It was Stafford’s first 12-win season and brought his first division title. He set or tied career highs for touchdown passes (41), completion percentage (67.2%), and had his second-best passer rating (102.9) and yards-per-pass (8.1). His passing yardage (4,886) was the highest in Rams history, and some other numbers were the Rams best in the two decades since Kurt Warner.
Without Stafford, Cooper Kupp wouldn’t have led the league’s receivers in catches (145), yards (1,947) and touchdowns (16).
“No way we win that division or win 12 games without him,” McVay said of Stafford.
But the only major statistic in which Stafford led the league was interceptions, with 17 (tied with Jaguars rookie Trevor Lawrence), including a league-worst four returned for touchdowns. Stafford threw eight interceptions and lost a fumble in the Rams’ five defeats. He threw seven in the last three games.
Only one quarterback has led the NFL in interceptions in a season his team won the Super Bowl, the Giants’ Eli Manning in 2007.
The Rams are 3-1/2-point favorites over Arizona as they begin their fourth playoffs in McVay’s five seasons as coach — for good reasons. If the Rams backed into the NFC West title after losing to the 49ers in the regular-season finale, the Cardinals limped into a wild-card spot by losing four of their last five games. The Cards’ offense fizzled in the red zone and quarterback Kyler Murray wasn’t as effective after top target DeAndre Hopkins got hurt.
Aaron Donald sacked Murray three times in the Rams’ 30-23 victory at Arizona in December.
“Aaron Donald wrecked the entire game,” Cardinals coach Kliff Kingsbury said Wednesday in a conference call with Rams beat writers.
But Murray and receiver A.J. Green will be working against a Rams secondary that’s missing starting safeties Jordan Fuller (ankle) and Taylor Rapp (concussion), and had to bring Eric Weddle out of retirement to help out. The Cardinals are expected to have defensive end J.J. Watt back from injured reserve. And they’re 8-1 on the road.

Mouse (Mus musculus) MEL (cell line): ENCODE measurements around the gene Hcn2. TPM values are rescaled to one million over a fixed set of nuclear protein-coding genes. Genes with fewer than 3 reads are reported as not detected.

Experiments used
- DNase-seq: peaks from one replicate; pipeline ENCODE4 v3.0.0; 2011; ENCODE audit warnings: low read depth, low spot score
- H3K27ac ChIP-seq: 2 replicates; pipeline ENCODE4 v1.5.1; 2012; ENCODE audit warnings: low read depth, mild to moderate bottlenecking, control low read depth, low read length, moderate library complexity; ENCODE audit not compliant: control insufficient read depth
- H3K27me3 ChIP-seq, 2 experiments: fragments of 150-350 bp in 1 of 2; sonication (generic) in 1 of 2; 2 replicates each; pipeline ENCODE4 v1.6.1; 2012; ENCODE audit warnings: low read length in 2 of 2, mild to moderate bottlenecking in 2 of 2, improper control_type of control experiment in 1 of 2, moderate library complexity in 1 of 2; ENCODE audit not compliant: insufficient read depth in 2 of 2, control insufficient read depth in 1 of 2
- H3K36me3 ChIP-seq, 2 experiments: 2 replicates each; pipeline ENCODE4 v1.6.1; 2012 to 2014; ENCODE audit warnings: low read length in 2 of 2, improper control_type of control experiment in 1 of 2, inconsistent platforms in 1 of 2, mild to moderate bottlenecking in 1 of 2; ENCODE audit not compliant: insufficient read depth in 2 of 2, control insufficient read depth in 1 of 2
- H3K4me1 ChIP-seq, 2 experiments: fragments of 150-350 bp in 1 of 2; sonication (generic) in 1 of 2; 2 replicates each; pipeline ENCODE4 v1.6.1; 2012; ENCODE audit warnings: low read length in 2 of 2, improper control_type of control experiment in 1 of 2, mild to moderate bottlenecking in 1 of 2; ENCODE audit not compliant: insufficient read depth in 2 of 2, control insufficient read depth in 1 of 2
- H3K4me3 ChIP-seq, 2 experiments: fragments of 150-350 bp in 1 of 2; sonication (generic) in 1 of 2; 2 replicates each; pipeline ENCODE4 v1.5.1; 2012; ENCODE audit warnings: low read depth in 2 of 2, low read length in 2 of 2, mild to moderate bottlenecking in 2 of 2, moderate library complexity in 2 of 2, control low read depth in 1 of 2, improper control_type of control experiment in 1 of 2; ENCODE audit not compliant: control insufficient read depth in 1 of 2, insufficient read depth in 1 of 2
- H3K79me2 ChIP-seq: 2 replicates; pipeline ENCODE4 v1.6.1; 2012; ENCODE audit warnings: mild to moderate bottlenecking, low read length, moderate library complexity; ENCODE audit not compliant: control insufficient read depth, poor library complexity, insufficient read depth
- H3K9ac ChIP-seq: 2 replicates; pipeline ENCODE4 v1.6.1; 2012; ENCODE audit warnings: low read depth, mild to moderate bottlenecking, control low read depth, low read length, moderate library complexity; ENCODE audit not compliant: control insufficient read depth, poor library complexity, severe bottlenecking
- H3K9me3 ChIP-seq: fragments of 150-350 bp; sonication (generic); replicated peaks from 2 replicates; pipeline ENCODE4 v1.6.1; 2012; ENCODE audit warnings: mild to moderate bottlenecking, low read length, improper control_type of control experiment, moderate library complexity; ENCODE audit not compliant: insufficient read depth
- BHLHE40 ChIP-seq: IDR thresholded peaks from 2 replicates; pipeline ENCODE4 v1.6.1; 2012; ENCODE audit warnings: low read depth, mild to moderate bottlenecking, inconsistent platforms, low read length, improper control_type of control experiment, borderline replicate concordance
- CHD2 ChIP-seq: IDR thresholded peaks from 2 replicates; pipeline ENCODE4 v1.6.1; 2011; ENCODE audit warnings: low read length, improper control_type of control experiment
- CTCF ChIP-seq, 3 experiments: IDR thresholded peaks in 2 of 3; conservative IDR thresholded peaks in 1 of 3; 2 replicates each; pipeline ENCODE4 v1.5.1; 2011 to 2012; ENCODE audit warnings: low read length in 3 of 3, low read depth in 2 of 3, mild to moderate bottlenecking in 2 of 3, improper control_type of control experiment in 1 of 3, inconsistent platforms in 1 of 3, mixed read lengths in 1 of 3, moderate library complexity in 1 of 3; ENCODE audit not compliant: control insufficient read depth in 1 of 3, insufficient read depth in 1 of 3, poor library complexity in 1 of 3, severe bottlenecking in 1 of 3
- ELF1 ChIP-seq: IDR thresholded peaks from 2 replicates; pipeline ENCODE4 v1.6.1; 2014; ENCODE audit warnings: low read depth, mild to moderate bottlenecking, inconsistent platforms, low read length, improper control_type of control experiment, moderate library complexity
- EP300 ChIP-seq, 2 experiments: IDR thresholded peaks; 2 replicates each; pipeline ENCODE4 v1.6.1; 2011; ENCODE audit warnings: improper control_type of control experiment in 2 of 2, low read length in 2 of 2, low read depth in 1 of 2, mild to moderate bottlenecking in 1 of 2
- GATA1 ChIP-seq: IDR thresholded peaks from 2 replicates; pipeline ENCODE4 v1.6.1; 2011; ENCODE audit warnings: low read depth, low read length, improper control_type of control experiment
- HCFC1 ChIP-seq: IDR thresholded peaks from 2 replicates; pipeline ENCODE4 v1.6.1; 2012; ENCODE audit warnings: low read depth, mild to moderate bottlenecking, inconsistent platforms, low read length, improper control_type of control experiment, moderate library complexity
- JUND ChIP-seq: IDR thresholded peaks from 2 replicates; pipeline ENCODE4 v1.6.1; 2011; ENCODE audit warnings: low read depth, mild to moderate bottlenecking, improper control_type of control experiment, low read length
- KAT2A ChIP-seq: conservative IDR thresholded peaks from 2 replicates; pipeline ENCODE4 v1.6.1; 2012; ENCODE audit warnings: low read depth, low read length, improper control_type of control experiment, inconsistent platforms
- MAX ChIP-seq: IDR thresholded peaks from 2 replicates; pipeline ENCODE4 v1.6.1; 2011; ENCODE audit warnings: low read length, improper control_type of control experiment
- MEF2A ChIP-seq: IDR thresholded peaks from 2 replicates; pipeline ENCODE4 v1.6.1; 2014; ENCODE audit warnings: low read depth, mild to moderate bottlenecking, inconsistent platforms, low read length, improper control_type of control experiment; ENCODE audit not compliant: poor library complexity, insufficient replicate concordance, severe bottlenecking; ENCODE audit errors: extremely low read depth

The Cardinals’ best would give the Rams trouble.
If the Rams don’t give themselves trouble first.
It’s no secret that avoiding ill-timed turnovers would be pivotal. Stafford had one pass picked off in the Rams’ 37-20 loss to the Cardinals at SoFi Stadium in Week 4, none in the win Rams’ 30-23 win at Arizona in Week 14.
“I’m very pleased with him, and (I’m) looking forward to (Stafford) playing clean ball in the in the postseason, trusting his teammates, playing the way that he’s capable of,” McVay said. “If he just plays within himself, I trust really good things will happen for this team.”
If the fourth-seeded Rams beat fifth-seeded Arizona — in the NFL’s first-ever Monday-night playoff game — they would advance to face the second-seeded Buccaneers in Tampa Bay. The 49ers’ win over the Cowboys in Dallas on Sunday means sixth-seeded San Francisco will play the Packers in Green Bay.
Stafford was asked if he’ll judge his first season in L.A. by how far the Rams go in the playoffs.
“I’ll let you know at the end of the season,” Stafford said. “I think the biggest thing for me is just trying to take each day as it comes, each opportunity to go out here and play with this team as it comes, and try to play it as high (of a) level I possibly can.
“There’s no question that in the playoffs it’s win and continue, lose and go home. (I’m) not oblivious to that. But the biggest thing for me is to try to be the best version of myself for this team and let the chips fall where they may.”